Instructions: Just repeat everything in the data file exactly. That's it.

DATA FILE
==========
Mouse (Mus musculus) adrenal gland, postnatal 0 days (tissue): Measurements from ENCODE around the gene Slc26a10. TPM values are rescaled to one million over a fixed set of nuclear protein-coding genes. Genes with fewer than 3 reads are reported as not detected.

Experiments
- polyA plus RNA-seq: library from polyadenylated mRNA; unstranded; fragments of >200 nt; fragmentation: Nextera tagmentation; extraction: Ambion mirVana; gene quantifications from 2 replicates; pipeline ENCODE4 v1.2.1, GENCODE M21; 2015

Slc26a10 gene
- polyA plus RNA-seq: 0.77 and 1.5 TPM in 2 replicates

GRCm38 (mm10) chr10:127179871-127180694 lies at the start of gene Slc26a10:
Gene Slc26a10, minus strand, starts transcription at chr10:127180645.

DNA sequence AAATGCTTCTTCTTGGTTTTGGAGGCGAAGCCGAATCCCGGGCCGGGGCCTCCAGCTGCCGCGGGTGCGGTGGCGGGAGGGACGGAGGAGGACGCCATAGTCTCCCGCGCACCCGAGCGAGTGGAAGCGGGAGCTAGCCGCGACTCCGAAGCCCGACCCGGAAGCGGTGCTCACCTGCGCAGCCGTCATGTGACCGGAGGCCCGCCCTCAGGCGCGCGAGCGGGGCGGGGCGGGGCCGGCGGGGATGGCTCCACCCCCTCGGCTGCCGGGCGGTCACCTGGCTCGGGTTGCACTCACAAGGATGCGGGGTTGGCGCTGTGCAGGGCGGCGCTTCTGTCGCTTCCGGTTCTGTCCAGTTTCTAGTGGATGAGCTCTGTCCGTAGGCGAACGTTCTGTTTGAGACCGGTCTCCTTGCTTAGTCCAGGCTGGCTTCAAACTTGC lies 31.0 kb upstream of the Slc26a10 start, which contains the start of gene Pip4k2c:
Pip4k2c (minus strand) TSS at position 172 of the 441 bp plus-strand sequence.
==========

Mouse (Mus musculus) adrenal gland, postnatal 0 days (tissue): Measurements from ENCODE around the gene Slc26a10. TPM values are rescaled to one million over a fixed set of nuclear protein-coding genes. Genes with fewer than 3 reads are reported as not detected.

Experiments
- polyA plus RNA-seq: library from polyadenylated mRNA; unstranded; fragments of >200 nt; fragmentation: Nextera tagmentation; extraction: Ambion mirVana; gene quantifications from 2 replicates; pipeline ENCODE4 v1.2.1, GENCODE M21; 2015

Slc26a10 gene
- polyA plus RNA-seq: 0.77 and 1.5 TPM in 2 replicates

GRCm38 (mm10) chr10:127179871-127180694 lies at the start of gene Slc26a10:
Gene Slc26a10, minus strand, starts transcription at chr10:127180645.

DNA sequence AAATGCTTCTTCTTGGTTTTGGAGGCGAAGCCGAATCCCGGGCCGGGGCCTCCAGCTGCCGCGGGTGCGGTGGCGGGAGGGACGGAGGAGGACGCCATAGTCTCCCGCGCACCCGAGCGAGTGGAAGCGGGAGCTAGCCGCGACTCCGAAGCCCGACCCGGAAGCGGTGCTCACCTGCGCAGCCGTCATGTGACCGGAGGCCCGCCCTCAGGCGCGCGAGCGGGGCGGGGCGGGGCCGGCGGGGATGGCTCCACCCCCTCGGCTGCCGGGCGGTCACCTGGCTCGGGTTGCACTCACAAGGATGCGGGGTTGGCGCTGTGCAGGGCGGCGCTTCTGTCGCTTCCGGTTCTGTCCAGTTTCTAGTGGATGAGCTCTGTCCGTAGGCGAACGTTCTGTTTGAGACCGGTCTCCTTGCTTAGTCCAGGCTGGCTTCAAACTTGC lies 31.0 kb upstream of the Slc26a10 start, which contains the start of gene Pip4k2c:
Pip4k2c (minus strand) TSS at position 172 of the 441 bp plus-strand sequence.